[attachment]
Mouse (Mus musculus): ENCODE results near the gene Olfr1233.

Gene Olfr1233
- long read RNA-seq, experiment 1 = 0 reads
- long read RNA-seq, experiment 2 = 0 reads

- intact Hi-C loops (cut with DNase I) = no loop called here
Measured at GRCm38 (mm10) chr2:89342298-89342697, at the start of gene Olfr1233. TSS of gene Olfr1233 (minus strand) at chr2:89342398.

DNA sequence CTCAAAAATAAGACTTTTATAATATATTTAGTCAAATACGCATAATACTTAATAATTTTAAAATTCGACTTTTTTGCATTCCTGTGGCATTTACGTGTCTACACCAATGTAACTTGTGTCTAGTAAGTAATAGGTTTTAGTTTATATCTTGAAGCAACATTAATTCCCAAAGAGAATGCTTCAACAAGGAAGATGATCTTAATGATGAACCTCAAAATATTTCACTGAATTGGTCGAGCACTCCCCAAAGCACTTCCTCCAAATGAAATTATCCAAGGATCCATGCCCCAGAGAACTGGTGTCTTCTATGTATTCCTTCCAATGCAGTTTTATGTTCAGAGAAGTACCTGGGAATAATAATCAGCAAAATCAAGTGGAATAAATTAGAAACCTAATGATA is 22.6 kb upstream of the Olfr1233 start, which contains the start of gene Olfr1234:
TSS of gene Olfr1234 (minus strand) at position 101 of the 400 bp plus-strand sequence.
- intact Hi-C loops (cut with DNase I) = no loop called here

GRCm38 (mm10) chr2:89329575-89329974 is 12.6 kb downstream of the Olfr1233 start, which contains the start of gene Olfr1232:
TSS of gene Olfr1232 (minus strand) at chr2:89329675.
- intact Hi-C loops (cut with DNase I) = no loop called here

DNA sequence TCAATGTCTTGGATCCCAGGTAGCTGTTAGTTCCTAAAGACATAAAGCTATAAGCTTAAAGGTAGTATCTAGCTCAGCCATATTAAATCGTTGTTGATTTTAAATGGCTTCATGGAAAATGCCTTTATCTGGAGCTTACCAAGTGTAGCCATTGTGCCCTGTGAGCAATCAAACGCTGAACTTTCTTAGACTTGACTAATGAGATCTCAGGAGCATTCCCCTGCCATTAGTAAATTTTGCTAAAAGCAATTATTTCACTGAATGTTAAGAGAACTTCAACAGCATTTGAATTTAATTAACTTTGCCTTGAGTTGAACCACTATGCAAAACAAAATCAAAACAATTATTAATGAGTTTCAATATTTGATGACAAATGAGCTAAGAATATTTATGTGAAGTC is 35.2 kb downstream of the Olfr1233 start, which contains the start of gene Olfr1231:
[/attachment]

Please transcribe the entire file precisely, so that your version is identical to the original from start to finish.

Mouse (Mus musculus): ENCODE results near the gene Olfr1233.

Gene Olfr1233
- long read RNA-seq, experiment 1 = 0 reads
- long read RNA-seq, experiment 2 = 0 reads

- intact Hi-C loops (cut with DNase I) = no loop called here
Measured at GRCm38 (mm10) chr2:89342298-89342697, at the start of gene Olfr1233. TSS of gene Olfr1233 (minus strand) at chr2:89342398.

DNA sequence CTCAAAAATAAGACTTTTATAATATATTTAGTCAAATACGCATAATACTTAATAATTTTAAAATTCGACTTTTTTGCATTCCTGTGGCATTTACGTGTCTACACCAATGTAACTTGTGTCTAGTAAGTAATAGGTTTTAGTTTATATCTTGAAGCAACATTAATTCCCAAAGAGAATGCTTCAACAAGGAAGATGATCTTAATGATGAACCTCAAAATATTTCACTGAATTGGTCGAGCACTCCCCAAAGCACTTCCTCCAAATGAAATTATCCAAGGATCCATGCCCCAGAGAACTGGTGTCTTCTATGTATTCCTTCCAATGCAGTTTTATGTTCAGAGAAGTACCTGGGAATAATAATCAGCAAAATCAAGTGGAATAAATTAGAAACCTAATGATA is 22.6 kb upstream of the Olfr1233 start, which contains the start of gene Olfr1234:
TSS of gene Olfr1234 (minus strand) at position 101 of the 400 bp plus-strand sequence.
- intact Hi-C loops (cut with DNase I) = no loop called here

GRCm38 (mm10) chr2:89329575-89329974 is 12.6 kb downstream of the Olfr1233 start, which contains the start of gene Olfr1232:
TSS of gene Olfr1232 (minus strand) at chr2:89329675.
- intact Hi-C loops (cut with DNase I) = no loop called here

DNA sequence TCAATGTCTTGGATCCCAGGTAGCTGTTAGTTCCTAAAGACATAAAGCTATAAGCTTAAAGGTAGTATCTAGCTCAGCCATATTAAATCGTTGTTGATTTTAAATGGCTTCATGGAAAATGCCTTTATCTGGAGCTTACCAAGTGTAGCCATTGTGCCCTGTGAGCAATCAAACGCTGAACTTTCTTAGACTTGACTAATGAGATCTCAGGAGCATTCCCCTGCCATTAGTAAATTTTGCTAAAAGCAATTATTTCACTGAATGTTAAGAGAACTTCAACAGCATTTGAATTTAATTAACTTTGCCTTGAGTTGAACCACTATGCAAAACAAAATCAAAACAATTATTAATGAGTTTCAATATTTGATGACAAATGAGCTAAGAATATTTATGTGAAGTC is 35.2 kb downstream of the Olfr1233 start, which contains the start of gene Olfr1231: